What does God think about some of the sensitive and complicated life issues like abortion, euthanasia and suicide? How does God want his people, Christians, to respond to these things? This chapter addresses these questions.
What kind of book is the Bible?
Is it just an ordinary book? Is it a magical book? Is it a boring book? Is it a book with the right kind of pages for rolling cigarettes? Is it a book of myths and legends? Is it a book of lies or make-believe?
People have all sorts of analogies about, and descriptions of, the Bible. Some call it a love letter from God, others call it a guide book for life, and still others call it a list of rules and behaviours for how to live. What is the Bible?
These days with the increased usage of ebooks our answer might change. I haven’t regularly read a physical Bible for years, but I read the Bible on my phone or tablet most days. Apart from the nature of a physical Bible, what do you think about its contents?
Are God and science mutually exclusive? What about faith and science? What about when scientific discovery contradicts something we know to be true from the Bible? When it comes to faith in God, do we have to check our brains at the door? Should we tell people, “Sorry, you can’t bring that in here. Leave your brains behind and trust blindly in God.”? When we write about Science for a handful of pages we are barely going to be able to scratch the surface of biblical interpretation or scientific discovery. But we’ll scratch at least a little bit.
How do we know for sure that Jesus lived, died and rose again? Is there historical evidence for Jesus from outside the Bible? Why is this important for Christians?
Jesus is the central figure in Christianity. Christianity isn’t a religion. It is a relationship with God that centres around who Jesus is and what he has done. Jesus is God, so his life and teaching reveal God to us. He lived and died for us, so that we could freely receive the gift of acceptance by God. Jesus is more than a point of interest for Christians, he is a point of reference.
Sometimes your Christian friends, or Christian organisations, can make you feel like voting one way or another is the Christian thing to do. And to do anything else is entirely UNchristian! The problem is, good Christian people on all sides of politics can make you feel like that, no matter who you’re voting for.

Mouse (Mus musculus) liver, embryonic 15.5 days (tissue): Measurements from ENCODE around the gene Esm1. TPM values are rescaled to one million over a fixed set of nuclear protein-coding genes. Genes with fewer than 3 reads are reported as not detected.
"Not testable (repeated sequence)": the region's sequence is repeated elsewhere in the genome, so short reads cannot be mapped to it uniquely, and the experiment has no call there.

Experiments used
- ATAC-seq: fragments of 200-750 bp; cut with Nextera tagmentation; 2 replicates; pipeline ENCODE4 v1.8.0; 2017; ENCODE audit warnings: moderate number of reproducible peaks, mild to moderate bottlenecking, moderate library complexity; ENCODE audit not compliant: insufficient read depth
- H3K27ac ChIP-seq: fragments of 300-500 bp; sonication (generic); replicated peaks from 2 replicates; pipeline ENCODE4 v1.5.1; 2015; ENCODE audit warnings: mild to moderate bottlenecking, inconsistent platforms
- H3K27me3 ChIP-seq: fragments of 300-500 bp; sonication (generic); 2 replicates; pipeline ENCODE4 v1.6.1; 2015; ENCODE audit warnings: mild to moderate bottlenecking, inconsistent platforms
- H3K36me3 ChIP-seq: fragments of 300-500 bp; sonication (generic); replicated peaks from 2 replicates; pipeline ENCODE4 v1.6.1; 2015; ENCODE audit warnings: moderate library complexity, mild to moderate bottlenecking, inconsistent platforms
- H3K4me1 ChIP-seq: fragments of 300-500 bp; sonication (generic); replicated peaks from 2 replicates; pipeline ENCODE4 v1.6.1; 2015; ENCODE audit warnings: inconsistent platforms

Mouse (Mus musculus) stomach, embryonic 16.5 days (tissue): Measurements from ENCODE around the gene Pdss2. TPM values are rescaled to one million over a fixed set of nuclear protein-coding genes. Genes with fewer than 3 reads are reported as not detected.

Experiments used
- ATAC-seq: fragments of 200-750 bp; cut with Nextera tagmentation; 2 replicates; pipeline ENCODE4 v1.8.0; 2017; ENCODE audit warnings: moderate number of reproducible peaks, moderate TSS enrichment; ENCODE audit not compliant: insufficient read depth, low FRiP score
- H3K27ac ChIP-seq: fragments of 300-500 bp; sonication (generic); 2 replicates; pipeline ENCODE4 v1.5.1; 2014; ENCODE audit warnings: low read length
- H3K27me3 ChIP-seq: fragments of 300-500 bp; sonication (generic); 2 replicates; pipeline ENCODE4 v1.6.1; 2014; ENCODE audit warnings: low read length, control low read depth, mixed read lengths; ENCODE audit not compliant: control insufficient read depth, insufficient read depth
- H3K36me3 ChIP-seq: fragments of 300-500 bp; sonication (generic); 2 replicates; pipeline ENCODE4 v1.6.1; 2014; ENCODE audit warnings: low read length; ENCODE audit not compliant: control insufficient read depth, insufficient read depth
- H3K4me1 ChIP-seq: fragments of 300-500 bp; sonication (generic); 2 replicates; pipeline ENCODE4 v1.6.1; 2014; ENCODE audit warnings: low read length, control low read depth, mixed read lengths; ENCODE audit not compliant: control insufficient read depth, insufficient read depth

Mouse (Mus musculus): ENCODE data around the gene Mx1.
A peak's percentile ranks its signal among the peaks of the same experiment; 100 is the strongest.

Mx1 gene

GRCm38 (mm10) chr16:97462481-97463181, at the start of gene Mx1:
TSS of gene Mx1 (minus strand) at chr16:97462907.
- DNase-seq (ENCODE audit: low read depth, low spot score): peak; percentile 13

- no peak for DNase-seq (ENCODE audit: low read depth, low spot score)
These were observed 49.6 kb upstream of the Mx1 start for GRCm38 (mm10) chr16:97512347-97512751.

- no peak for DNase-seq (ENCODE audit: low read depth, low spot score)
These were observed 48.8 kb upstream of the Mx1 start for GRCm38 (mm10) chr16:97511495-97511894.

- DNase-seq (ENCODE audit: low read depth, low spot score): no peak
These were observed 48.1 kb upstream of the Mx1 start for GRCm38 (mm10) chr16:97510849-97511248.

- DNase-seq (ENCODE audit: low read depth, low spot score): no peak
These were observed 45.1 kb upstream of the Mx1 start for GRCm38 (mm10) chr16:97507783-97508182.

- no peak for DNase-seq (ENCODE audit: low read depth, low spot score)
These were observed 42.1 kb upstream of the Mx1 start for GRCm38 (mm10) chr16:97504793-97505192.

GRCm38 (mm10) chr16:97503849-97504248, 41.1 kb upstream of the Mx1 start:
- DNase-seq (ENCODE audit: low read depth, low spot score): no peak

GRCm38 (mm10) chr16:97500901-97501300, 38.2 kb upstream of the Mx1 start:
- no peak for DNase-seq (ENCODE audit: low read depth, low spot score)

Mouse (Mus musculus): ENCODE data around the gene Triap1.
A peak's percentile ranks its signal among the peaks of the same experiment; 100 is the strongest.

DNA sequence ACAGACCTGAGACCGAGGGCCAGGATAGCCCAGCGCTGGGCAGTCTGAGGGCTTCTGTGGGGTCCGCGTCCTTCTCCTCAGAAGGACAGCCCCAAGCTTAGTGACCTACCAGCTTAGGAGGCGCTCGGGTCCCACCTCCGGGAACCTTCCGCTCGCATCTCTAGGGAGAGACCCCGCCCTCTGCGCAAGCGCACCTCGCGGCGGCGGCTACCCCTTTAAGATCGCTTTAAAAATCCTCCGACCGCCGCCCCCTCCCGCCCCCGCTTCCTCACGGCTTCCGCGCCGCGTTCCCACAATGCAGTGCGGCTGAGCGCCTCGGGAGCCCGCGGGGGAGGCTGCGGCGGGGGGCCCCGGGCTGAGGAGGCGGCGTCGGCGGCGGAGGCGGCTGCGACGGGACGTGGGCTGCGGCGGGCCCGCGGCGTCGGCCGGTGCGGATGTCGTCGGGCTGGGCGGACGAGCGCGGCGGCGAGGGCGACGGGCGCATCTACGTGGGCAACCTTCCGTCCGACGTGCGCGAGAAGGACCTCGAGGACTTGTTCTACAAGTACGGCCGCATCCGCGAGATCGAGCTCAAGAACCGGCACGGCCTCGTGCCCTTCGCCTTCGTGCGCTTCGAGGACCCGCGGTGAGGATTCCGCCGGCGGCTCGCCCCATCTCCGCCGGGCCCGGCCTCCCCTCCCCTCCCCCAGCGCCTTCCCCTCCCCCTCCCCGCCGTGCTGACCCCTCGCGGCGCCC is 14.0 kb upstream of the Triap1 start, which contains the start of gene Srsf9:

As God’s ally, how should I treat money? What should my relationship with money be like? Do I have enough? Do I have too much? How much is enough? These are the kinds of questions we often have about money. Especially at key points in the year like tax time and Christmas time. This chapter addresses these questions.
Why does God seem so different between the Old & New Testaments? How do we understand what seems like violence and anger compared to love and compassion? What about God’s judgement?
Homosexuality is a very important and sensitive topic, and it affects everyone differently. The potential for misunderstanding is very high. But the opportunity for discipleship – each of us becoming more like Jesus – is also very high. So let’s talk about it.
Gender roles is a topic that is shaped very much by our own gender, our family experience growing up, our experiences with people, churches, groups and the general culture that we’ve grown up with.
There is some variation of views on what the Bible contains about gender roles, and you may have read or heard about it before. I’m going to explore a number of passages throughout the Bible and explain our approach to gender roles as a church.
Why do bad things happen? Where is God when we suffer? How should we respond to suffering? This chapter addresses these questions.
Are there any beliefs that Christians share with people of other religions? How does God want us to treat and relate to people of other faiths? This chapter addresses these questions.
At The Lakes Church we worked through a series called Imagine Heaven, based on a book of the same name, written by John Burke. Using stories of near-death experiences, Imagine Heaven helped our church imagine heaven from a Biblical perspective. This was important for us at The Lakes Church, because a view of eternity changed so much of our identity and our lives.
Rather than starting with what’s right with the church, we more quickly and naturally gravitate to what’s wrong with the church. In our own conversations, and when other people ask us about the church. It’s often quicker and easier to start with the question, ‘What’s wrong with church?’
What is the church, why did Jesus begin the church and what did he have in mind? And especially, how do we respond to problems in the church when we come across them?
There are many topics, questions and issues that we didn’t cover in this book. However that doesn’t mean that you’re left stranded. By this stage in the book you have probably already noticed a few principles and a framework for how we tackle topics. We’ll outline a few suggestions for you to shape your own response to any issue, question or topic in your life.